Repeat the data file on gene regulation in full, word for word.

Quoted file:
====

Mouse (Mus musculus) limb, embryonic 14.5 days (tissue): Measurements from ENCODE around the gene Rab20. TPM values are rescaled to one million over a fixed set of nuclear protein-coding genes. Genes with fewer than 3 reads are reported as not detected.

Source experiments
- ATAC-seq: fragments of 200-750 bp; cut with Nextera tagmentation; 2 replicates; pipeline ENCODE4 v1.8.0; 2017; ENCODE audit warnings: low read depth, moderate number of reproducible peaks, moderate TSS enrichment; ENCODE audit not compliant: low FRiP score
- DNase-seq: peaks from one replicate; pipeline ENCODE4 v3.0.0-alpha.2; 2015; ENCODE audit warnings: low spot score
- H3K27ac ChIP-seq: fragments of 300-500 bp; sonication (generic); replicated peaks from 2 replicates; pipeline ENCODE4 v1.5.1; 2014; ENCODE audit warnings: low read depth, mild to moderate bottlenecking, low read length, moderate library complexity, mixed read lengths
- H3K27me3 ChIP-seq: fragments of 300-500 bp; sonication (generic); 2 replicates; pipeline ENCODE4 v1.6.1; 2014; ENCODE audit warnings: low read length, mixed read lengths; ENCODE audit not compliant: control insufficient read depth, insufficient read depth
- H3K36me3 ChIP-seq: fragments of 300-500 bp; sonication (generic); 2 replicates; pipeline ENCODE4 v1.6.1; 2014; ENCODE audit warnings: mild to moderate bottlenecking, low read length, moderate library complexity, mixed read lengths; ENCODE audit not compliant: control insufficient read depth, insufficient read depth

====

Mouse (Mus musculus) limb, embryonic 14.5 days (tissue): Measurements from ENCODE around the gene Rab20. TPM values are rescaled to one million over a fixed set of nuclear protein-coding genes. Genes with fewer than 3 reads are reported as not detected.

Source experiments
- ATAC-seq: fragments of 200-750 bp; cut with Nextera tagmentation; 2 replicates; pipeline ENCODE4 v1.8.0; 2017; ENCODE audit warnings: low read depth, moderate number of reproducible peaks, moderate TSS enrichment; ENCODE audit not compliant: low FRiP score
- DNase-seq: peaks from one replicate; pipeline ENCODE4 v3.0.0-alpha.2; 2015; ENCODE audit warnings: low spot score
- H3K27ac ChIP-seq: fragments of 300-500 bp; sonication (generic); replicated peaks from 2 replicates; pipeline ENCODE4 v1.5.1; 2014; ENCODE audit warnings: low read depth, mild to moderate bottlenecking, low read length, moderate library complexity, mixed read lengths
- H3K27me3 ChIP-seq: fragments of 300-500 bp; sonication (generic); 2 replicates; pipeline ENCODE4 v1.6.1; 2014; ENCODE audit warnings: low read length, mixed read lengths; ENCODE audit not compliant: control insufficient read depth, insufficient read depth
- H3K36me3 ChIP-seq: fragments of 300-500 bp; sonication (generic); 2 replicates; pipeline ENCODE4 v1.6.1; 2014; ENCODE audit warnings: mild to moderate bottlenecking, low read length, moderate library complexity, mixed read lengths; ENCODE audit not compliant: control insufficient read depth, insufficient read depth